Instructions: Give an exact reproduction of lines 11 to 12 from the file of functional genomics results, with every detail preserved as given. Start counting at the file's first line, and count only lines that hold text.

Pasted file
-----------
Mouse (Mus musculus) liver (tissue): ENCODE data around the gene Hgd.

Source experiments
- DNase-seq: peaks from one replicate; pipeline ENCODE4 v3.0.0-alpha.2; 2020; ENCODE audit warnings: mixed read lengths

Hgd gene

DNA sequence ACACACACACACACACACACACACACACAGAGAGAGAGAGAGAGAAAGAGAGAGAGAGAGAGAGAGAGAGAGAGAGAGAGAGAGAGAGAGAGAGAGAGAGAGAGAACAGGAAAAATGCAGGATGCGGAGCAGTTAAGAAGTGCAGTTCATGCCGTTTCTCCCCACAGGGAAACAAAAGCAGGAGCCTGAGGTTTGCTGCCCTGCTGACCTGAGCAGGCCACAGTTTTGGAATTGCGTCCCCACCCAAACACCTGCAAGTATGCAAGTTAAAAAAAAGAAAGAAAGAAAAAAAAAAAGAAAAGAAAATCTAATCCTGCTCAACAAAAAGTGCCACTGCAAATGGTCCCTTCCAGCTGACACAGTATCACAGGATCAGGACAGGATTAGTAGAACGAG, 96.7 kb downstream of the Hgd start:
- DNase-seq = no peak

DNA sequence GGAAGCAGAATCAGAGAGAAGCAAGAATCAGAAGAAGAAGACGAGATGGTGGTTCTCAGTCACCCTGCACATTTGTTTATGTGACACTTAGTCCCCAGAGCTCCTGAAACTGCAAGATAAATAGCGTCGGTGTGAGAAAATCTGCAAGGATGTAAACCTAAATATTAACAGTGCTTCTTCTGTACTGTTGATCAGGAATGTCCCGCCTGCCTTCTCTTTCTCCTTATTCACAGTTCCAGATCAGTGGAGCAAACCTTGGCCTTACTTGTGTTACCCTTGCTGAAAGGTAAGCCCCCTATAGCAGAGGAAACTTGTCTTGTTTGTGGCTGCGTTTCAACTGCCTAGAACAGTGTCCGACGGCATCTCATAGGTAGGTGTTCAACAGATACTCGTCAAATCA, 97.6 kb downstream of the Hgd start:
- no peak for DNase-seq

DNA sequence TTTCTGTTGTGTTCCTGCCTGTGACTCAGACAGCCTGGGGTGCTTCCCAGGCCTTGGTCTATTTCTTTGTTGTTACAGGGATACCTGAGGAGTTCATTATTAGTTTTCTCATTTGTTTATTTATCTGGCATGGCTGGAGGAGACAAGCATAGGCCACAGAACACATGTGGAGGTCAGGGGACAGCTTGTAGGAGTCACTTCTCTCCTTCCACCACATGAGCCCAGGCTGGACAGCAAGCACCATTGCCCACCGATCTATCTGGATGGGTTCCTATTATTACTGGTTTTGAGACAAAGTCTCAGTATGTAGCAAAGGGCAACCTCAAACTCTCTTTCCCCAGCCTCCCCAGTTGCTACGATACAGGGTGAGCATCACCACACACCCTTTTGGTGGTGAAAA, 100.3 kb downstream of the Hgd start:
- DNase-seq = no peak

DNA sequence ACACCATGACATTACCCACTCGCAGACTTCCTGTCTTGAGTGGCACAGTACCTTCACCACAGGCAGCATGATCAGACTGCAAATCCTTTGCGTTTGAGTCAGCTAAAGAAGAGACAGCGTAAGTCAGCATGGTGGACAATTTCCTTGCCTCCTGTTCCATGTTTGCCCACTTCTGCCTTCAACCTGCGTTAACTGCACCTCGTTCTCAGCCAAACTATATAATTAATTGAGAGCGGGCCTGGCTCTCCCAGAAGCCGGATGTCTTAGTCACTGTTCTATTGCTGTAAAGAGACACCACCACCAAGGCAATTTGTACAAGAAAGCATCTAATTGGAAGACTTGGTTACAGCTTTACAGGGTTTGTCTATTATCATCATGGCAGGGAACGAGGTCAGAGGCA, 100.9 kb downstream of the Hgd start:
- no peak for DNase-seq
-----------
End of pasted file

DNA sequence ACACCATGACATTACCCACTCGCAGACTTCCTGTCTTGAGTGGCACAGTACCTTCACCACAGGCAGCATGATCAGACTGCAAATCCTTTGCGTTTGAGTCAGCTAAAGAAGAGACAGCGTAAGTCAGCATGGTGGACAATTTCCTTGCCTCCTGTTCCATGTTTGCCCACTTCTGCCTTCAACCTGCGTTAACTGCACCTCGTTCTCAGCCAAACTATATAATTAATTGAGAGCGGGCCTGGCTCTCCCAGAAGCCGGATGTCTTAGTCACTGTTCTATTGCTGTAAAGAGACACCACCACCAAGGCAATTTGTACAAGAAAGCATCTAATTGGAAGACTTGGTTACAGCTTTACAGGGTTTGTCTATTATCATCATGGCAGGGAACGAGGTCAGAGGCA, 100.9 kb downstream of the Hgd start:
- no peak for DNase-seq